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Spotsylvania Court House: Battle of the Ni

Federal forces cross the Ny River. The column of troops in the left of the image ascend a slope that takes them past modern Stevenson Ridge.

from Chris

One hundred fifty-five years ago today, a portion of the Federal army appeared along the Fredericksburg Road–modern day Rt. 208–and moved southwest toward Spotsylvania Court House. The previous day, three-fourths of the army had collided with the Confederate Army of Northern Virginia to the west along Brock Road, where Confederates successfully bottlenecked them. The Federal army was so huge, though, that a quarter of it had to circle around to the east and come to the battlefield a different way–down Fredericksburg Road.

That portion of the army, the IX Corps, was commanded by the genial but mediocre Maj. Gen. Ambrose Burnside. Burnside sent his first division forward under Maj. Gen. Orlando Willcox with orders to clear the way into the village. Willcox’s men splashed across the Ni River–then sometimes called the Ny River–where Confederate cavalry raised an alarm. The previous day, the single brigade of cavalry was the only thing blocking the road, but by May 9, the Confederate division of Cadmus Wilcox had moved into the area to block the road.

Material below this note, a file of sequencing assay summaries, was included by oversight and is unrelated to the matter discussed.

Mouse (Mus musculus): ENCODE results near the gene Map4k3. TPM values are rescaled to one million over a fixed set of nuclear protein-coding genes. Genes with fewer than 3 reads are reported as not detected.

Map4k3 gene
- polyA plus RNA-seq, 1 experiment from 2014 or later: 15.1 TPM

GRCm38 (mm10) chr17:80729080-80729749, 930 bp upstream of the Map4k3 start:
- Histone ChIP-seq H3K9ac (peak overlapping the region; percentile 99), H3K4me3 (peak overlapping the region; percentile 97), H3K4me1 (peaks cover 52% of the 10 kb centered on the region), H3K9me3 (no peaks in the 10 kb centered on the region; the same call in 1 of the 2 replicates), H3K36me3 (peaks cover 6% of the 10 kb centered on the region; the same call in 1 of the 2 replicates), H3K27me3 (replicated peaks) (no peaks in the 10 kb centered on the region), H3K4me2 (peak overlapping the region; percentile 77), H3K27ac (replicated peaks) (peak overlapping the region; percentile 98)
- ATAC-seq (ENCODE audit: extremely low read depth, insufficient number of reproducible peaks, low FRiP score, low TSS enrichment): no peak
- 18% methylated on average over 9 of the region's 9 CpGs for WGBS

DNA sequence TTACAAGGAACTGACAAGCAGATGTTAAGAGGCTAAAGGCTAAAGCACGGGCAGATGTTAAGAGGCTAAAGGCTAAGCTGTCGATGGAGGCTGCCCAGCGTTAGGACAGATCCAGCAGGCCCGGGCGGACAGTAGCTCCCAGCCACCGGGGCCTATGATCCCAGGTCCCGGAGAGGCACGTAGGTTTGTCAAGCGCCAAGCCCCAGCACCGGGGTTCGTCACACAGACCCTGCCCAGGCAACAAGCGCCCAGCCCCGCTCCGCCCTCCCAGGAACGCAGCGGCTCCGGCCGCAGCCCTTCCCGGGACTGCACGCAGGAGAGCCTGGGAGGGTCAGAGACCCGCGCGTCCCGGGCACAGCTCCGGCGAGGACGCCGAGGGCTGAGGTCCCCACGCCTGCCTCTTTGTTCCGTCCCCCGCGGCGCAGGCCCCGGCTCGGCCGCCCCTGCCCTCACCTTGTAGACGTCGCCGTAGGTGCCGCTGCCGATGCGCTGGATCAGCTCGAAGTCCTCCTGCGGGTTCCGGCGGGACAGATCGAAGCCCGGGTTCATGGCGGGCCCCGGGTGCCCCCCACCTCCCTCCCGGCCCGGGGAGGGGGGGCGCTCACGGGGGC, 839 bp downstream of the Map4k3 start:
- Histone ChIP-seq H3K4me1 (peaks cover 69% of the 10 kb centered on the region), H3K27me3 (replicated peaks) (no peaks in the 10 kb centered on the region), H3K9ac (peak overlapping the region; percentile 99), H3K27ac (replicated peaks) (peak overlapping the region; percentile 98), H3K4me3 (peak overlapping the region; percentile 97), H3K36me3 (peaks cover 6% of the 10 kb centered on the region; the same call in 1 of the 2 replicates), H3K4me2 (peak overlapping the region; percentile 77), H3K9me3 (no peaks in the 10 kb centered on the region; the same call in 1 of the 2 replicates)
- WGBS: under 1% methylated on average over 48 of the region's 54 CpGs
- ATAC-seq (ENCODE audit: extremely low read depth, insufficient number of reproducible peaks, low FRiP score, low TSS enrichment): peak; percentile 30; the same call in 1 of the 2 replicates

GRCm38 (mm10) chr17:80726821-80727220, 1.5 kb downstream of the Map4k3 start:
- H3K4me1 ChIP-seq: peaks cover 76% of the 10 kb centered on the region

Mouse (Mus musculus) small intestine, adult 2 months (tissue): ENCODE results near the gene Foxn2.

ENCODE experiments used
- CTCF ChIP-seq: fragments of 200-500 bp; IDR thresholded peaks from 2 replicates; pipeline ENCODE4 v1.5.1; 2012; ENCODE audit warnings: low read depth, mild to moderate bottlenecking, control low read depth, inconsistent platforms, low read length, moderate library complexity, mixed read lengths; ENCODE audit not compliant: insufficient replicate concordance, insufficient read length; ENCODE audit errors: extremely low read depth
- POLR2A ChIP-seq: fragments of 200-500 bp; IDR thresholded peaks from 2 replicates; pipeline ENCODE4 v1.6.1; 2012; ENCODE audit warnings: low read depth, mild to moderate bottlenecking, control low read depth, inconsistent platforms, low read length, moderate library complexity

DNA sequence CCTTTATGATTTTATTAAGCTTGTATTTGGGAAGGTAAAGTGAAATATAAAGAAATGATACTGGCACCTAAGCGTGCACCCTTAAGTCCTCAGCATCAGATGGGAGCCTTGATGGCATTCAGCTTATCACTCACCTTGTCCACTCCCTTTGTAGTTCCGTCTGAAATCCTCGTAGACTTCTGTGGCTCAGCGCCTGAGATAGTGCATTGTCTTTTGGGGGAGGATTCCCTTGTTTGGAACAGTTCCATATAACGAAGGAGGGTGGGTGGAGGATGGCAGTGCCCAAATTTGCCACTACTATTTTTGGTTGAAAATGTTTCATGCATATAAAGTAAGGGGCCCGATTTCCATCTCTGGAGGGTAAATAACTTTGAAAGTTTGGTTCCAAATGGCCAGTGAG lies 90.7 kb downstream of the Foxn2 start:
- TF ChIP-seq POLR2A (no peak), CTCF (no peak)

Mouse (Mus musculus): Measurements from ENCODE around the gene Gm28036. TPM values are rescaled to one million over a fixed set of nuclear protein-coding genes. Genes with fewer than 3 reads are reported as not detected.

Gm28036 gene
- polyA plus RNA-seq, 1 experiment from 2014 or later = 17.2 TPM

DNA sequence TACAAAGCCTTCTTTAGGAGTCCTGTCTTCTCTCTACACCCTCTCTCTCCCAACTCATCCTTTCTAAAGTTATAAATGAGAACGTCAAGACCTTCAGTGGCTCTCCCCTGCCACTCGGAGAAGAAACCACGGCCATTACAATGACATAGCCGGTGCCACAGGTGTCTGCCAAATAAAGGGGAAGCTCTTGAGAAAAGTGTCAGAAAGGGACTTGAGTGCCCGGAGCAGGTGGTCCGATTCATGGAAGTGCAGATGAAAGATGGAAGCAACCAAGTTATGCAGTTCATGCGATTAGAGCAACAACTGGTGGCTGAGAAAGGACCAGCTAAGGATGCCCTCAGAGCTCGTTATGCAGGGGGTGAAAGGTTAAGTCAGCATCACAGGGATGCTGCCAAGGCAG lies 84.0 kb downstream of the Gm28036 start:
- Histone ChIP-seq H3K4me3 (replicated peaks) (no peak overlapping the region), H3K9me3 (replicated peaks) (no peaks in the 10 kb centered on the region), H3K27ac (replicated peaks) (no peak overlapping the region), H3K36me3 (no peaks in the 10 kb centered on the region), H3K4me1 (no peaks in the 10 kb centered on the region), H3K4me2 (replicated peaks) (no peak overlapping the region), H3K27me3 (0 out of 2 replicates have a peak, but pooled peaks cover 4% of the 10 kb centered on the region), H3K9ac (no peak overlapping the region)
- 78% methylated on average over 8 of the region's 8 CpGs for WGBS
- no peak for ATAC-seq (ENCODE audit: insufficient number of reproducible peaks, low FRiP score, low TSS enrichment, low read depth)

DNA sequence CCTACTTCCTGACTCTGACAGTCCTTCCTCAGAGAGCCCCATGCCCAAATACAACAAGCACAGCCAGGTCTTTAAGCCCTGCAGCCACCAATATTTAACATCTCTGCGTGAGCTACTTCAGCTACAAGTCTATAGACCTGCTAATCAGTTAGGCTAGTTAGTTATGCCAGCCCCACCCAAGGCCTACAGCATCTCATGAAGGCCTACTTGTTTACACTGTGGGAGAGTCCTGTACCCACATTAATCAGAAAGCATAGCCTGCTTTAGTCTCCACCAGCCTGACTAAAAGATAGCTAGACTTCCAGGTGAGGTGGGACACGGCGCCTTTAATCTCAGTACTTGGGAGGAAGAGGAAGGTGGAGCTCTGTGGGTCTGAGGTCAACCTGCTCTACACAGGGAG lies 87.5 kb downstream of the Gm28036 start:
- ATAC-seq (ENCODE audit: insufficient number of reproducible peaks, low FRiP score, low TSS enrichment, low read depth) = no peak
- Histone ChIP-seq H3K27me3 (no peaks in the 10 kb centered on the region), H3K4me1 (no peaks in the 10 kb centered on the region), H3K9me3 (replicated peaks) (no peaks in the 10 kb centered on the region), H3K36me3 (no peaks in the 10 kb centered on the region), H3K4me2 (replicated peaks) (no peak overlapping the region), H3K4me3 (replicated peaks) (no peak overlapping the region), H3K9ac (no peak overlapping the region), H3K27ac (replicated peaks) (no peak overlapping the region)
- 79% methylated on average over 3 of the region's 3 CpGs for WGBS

Thus, it was Willcox versus Wilcox for control of the back door into Spotsylvania Court House.

Federals deployed across the property that is now Stevenson Ridge and advanced. Confederates checked them at almost every opportunity, although much of the fighting was back and forth. At one point, nearly the entire Federal line collapses, but a rally by a regiment of Pennsylvanians put the Federals back into the fight, eventually capturing all their lost ground and pushing on closer to Spotsylvania.

By early afternoon, Burnside was content to consolidate his position rather than risk further fighting. He was far from the rest of the Federal army and so, if he got into trouble, he would have a tough time getting reinforcements. His play-it-safe attitude may have seemed prudent at the time, but a more aggressive commander could have used the far superior Federal numbers to force the Confederates back before they had time to consolidate their own position. As it was, Burnside’s delay allowed Confederates to dig in and more reinforcements shift into the area.

Burnside would instead try to make a strong push tomorrow.

(To be continued….)